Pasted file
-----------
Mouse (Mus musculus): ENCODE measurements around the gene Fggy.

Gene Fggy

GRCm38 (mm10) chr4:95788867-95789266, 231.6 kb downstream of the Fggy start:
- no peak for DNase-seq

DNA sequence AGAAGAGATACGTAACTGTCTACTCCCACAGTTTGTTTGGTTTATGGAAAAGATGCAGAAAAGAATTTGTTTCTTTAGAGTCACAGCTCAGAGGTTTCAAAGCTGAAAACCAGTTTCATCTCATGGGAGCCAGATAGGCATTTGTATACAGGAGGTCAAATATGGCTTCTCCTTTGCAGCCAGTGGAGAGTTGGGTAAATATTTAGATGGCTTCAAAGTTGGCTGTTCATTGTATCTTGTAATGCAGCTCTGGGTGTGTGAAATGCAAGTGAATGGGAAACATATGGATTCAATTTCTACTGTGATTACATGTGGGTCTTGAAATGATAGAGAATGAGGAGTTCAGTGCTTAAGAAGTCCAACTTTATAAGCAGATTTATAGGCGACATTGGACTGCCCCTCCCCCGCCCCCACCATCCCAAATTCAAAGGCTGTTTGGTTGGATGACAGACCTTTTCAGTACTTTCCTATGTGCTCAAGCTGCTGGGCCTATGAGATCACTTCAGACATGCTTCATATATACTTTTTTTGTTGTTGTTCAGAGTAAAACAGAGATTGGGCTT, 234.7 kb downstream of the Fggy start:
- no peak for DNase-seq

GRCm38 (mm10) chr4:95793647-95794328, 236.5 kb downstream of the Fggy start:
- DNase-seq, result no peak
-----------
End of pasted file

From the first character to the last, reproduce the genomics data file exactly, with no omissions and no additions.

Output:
Mouse (Mus musculus): ENCODE measurements around the gene Fggy.

Gene Fggy

GRCm38 (mm10) chr4:95788867-95789266, 231.6 kb downstream of the Fggy start:
- no peak for DNase-seq

DNA sequence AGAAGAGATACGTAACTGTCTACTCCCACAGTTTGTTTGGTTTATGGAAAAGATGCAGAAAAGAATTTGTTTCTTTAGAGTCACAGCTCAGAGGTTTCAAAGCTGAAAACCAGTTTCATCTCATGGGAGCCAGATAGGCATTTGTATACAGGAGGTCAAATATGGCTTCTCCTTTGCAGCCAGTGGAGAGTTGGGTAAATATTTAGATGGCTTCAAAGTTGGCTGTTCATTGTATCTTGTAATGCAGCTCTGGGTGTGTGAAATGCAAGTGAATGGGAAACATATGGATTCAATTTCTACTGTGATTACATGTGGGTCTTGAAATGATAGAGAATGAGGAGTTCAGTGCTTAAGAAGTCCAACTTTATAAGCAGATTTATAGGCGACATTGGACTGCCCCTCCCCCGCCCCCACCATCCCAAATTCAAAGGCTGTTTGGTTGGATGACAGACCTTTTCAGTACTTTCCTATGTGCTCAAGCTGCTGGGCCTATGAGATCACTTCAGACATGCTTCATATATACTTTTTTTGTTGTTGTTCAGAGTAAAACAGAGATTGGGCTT, 234.7 kb downstream of the Fggy start:
- no peak for DNase-seq

GRCm38 (mm10) chr4:95793647-95794328, 236.5 kb downstream of the Fggy start:
- DNase-seq, result no peak